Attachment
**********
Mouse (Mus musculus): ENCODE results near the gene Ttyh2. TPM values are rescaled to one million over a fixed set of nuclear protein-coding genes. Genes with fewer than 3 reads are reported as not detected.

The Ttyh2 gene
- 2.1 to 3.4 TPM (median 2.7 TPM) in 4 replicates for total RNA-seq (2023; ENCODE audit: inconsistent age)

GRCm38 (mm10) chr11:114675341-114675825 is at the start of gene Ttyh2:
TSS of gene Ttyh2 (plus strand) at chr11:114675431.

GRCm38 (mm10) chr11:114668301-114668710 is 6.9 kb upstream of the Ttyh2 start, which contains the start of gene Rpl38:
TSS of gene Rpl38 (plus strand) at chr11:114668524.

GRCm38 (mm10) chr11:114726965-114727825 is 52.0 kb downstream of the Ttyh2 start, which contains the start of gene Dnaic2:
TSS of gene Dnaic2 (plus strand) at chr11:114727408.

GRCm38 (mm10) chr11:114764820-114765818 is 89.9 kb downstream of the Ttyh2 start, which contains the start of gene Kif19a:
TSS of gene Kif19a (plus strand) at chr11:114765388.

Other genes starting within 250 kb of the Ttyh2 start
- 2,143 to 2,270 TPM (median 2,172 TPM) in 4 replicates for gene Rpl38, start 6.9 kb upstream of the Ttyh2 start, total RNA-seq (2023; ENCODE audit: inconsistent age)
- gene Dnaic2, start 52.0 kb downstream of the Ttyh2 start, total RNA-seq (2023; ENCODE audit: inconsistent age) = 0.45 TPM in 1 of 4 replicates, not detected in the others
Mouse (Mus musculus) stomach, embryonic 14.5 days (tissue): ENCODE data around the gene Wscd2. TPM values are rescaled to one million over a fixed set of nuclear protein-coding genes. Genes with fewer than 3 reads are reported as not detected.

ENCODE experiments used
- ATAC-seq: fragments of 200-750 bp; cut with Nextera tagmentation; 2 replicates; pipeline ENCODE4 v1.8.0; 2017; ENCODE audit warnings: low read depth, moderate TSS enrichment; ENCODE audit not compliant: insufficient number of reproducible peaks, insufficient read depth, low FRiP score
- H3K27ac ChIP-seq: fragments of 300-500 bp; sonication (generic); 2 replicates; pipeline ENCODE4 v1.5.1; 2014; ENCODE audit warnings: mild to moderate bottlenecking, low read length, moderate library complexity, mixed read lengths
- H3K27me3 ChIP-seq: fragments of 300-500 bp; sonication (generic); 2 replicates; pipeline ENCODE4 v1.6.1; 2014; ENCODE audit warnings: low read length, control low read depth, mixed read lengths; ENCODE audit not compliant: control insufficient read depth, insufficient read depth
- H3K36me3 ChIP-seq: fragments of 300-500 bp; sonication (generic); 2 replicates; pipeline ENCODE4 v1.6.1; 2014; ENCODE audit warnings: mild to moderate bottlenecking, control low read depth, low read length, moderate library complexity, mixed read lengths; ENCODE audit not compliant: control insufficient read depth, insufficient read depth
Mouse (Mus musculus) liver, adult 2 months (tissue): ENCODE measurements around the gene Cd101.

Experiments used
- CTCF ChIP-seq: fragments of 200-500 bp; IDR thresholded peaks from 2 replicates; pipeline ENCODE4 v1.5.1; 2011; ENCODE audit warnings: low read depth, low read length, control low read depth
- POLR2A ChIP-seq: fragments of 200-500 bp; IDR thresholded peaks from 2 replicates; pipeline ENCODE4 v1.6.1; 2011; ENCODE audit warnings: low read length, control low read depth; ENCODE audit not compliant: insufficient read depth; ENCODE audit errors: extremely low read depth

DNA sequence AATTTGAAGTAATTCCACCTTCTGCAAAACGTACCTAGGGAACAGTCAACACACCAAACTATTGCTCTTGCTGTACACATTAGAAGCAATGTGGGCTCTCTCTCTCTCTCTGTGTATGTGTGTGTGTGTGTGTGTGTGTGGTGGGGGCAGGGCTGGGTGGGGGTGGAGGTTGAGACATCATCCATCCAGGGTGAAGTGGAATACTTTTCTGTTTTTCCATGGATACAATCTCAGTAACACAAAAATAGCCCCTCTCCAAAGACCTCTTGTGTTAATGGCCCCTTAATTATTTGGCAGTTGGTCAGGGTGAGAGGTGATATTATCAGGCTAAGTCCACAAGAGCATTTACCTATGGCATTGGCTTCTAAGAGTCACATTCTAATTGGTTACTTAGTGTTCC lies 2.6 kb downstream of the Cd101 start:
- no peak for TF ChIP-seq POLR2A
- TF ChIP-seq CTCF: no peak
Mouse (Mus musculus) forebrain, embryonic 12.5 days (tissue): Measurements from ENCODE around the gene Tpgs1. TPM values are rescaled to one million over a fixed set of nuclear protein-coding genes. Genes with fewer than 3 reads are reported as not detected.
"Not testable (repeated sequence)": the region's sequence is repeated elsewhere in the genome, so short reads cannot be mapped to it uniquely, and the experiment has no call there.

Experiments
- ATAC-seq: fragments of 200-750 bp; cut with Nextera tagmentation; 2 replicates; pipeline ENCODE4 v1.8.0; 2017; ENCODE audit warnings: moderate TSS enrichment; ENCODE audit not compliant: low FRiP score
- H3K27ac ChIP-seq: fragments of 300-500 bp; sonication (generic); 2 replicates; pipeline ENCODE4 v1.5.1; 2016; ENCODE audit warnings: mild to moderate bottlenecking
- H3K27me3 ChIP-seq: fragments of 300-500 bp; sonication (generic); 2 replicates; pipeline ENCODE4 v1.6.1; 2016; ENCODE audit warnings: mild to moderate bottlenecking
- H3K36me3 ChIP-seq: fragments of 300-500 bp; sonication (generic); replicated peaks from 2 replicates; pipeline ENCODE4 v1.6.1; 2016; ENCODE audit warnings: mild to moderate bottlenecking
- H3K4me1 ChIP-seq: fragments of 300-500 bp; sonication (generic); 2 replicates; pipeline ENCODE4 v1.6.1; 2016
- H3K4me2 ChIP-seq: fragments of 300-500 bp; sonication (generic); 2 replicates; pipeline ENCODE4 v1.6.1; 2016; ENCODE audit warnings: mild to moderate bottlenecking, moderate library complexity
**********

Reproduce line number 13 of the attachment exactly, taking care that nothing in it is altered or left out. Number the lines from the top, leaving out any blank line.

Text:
- 2,143 to 2,270 TPM (median 2,172 TPM) in 4 replicates for gene Rpl38, start 6.9 kb upstream of the Ttyh2 start, total RNA-seq (2023; ENCODE audit: inconsistent age)